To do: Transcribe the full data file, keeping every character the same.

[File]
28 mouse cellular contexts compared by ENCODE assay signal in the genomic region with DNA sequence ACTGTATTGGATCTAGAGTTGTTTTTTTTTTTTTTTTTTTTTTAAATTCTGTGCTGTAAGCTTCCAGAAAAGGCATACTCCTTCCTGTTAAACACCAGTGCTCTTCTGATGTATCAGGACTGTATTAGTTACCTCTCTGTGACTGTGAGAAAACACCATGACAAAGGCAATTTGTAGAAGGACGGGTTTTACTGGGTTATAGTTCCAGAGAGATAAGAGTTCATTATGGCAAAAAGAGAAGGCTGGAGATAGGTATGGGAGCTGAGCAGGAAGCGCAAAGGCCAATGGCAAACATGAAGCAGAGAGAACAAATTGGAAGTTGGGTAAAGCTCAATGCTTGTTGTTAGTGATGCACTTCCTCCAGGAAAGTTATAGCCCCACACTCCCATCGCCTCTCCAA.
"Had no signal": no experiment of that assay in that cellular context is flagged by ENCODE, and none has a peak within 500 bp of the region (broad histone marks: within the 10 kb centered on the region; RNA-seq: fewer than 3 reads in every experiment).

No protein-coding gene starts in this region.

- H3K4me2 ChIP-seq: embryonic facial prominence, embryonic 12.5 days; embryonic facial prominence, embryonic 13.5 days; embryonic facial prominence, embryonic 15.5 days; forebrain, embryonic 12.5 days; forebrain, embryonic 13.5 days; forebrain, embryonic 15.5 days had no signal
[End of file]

28 mouse cellular contexts compared by ENCODE assay signal in the genomic region with DNA sequence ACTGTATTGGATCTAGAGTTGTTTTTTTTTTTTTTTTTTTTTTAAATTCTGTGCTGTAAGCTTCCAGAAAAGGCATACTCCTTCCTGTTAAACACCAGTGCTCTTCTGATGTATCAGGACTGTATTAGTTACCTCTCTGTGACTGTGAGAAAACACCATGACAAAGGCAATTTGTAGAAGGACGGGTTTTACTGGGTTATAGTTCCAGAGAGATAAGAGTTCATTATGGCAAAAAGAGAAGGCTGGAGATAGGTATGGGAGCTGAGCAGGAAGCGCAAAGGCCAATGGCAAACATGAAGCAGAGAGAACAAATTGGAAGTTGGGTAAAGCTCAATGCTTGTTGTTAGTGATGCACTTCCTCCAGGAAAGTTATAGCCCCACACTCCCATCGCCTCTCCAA.
"Had no signal": no experiment of that assay in that cellular context is flagged by ENCODE, and none has a peak within 500 bp of the region (broad histone marks: within the 10 kb centered on the region; RNA-seq: fewer than 3 reads in every experiment).

No protein-coding gene starts in this region.

- H3K4me2 ChIP-seq: embryonic facial prominence, embryonic 12.5 days; embryonic facial prominence, embryonic 13.5 days; embryonic facial prominence, embryonic 15.5 days; forebrain, embryonic 12.5 days; forebrain, embryonic 13.5 days; forebrain, embryonic 15.5 days had no signal